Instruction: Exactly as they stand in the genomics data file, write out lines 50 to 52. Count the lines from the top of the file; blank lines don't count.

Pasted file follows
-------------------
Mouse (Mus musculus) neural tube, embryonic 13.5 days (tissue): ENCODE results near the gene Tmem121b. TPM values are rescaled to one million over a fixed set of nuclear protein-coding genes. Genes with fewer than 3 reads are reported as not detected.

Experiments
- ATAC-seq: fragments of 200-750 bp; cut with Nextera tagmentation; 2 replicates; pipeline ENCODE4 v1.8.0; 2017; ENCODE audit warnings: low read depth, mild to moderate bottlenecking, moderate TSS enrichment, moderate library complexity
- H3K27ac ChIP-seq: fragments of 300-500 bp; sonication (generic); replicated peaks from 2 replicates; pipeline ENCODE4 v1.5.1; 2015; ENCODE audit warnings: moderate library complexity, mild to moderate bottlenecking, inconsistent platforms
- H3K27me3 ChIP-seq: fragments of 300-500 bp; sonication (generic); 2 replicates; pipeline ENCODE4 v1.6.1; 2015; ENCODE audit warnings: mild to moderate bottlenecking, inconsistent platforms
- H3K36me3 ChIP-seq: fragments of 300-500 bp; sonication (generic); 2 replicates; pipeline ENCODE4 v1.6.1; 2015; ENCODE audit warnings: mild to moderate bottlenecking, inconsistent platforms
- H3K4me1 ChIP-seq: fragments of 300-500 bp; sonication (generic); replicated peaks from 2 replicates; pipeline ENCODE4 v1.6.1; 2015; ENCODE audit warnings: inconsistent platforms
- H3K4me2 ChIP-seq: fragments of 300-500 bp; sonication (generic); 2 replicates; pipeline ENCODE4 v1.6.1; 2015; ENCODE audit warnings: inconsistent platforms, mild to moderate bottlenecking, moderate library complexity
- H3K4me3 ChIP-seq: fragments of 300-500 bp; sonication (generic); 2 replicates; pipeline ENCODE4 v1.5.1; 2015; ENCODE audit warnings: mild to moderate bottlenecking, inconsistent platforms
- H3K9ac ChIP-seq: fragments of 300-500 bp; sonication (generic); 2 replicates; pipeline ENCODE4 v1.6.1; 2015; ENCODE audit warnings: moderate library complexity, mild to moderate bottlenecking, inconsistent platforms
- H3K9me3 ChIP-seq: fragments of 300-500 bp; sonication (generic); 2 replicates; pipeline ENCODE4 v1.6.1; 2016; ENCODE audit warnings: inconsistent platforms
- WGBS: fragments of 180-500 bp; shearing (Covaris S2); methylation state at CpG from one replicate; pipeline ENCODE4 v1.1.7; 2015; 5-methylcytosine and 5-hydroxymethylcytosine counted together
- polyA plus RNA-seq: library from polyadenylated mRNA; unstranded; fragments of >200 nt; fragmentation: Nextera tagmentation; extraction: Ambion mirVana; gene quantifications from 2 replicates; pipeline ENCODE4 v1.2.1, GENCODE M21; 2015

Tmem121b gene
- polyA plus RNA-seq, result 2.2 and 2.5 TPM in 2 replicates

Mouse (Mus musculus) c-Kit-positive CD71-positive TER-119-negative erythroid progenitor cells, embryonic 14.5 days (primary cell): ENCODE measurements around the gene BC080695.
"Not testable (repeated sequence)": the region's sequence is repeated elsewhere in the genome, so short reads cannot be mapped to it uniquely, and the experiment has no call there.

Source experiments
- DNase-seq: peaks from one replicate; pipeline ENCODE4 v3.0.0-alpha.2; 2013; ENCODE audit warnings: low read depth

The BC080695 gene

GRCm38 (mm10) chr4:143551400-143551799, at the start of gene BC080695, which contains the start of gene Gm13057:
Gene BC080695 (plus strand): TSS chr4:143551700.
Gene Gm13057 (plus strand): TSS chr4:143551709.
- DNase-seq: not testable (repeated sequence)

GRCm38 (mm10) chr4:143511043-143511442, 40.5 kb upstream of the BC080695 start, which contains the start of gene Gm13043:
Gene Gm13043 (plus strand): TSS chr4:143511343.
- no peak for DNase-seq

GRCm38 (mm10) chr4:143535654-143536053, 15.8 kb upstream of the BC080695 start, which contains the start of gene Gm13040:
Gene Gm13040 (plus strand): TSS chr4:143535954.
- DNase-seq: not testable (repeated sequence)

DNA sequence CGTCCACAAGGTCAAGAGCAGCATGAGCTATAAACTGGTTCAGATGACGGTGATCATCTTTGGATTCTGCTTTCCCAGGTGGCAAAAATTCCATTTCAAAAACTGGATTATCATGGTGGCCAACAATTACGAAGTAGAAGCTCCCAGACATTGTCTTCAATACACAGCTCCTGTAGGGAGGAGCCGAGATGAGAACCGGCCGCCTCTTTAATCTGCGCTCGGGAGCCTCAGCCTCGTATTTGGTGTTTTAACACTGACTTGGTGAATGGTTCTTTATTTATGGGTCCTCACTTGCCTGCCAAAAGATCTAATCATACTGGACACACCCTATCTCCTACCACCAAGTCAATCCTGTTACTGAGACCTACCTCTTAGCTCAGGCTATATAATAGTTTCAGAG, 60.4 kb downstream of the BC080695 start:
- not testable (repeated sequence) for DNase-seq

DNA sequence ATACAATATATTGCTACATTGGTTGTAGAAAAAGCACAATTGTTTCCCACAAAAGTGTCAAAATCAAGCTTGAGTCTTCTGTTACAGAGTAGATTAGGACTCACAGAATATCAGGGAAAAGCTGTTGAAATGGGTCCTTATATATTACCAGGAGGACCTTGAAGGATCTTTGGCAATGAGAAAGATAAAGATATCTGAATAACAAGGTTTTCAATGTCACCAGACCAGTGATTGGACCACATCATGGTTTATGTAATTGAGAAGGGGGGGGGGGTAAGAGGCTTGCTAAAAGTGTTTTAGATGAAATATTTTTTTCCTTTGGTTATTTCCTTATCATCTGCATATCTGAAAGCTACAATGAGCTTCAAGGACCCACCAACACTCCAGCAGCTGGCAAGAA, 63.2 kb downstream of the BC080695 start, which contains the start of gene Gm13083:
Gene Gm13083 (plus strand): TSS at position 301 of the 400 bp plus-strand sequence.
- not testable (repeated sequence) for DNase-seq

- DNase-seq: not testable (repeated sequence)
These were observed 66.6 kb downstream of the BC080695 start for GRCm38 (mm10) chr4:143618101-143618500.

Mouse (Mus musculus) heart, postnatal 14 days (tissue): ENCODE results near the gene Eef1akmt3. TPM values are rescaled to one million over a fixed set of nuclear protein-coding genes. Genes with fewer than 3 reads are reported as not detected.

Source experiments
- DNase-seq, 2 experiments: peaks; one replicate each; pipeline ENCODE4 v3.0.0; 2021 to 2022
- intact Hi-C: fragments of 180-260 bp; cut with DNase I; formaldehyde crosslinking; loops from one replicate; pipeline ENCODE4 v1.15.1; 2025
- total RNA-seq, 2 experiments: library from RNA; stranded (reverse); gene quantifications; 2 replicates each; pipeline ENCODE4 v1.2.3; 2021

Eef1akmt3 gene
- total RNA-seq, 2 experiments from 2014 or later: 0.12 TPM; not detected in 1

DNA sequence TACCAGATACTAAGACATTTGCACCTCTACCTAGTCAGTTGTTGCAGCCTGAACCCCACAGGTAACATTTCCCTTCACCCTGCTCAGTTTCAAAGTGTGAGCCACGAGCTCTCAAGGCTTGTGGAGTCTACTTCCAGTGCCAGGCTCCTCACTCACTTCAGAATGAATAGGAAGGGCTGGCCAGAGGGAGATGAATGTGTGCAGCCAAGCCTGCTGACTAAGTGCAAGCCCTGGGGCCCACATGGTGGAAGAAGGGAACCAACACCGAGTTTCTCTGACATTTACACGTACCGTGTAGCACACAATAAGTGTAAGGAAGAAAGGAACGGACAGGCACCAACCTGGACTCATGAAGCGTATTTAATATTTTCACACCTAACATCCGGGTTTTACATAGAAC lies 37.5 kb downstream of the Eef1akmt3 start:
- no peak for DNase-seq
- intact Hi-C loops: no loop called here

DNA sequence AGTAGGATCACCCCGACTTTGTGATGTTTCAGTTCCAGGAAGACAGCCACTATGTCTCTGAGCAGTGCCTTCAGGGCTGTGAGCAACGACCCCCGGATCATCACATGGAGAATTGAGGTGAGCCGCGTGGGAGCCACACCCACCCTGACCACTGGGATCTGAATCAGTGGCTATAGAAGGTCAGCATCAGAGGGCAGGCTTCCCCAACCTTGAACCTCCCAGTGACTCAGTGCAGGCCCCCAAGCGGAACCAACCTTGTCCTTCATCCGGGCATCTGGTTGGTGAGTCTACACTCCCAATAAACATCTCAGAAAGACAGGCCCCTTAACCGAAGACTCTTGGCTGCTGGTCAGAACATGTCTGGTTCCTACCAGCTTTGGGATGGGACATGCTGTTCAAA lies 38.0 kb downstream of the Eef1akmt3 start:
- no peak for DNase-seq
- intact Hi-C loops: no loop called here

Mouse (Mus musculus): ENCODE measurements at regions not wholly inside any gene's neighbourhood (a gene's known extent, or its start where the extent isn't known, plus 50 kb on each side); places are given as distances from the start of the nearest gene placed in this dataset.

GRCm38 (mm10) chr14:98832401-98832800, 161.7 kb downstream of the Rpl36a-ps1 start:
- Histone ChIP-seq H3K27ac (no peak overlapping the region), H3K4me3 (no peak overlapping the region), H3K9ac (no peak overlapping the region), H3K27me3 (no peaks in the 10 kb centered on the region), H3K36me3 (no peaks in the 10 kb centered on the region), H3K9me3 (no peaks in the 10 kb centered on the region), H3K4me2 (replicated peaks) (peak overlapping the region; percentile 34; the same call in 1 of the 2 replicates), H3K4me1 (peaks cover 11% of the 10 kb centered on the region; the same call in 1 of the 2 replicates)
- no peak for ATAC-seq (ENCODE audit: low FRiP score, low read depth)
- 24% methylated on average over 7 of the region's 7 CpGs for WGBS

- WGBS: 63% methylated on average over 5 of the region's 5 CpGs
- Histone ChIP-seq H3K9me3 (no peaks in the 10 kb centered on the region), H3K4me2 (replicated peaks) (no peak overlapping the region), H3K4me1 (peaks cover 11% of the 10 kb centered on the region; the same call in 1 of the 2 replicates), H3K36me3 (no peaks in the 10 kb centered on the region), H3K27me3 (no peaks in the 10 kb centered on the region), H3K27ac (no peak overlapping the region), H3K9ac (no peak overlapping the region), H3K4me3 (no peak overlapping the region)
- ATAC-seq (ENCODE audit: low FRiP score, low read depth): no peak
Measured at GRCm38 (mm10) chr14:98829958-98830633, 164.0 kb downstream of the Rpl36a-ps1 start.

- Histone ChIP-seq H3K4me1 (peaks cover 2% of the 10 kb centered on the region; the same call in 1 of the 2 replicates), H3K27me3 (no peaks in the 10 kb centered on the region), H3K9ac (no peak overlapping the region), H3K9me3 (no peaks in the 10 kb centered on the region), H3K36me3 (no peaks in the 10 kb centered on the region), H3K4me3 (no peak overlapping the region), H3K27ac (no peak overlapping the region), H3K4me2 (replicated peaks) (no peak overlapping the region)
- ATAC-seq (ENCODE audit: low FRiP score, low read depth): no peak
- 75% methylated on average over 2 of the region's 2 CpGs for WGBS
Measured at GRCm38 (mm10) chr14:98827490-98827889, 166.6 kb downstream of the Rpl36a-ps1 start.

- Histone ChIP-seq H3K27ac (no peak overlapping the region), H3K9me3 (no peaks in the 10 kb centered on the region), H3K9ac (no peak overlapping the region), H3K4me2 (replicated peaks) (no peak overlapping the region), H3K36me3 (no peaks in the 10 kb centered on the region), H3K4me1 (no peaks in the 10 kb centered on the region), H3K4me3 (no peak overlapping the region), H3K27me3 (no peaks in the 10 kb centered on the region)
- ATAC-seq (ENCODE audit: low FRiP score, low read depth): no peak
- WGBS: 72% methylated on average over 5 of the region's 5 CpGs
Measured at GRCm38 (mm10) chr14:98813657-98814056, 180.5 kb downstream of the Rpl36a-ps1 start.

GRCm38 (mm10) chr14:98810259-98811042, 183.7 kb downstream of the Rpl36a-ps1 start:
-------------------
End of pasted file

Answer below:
- intact Hi-C loops: no loop called here

Mouse (Mus musculus): ENCODE measurements at regions not wholly inside any gene's neighbourhood (a gene's known extent, or its start where the extent isn't known, plus 50 kb on each side); places are given as distances from the start of the nearest gene placed in this dataset.

GRCm38 (mm10) chr14:98832401-98832800, 161.7 kb downstream of the Rpl36a-ps1 start: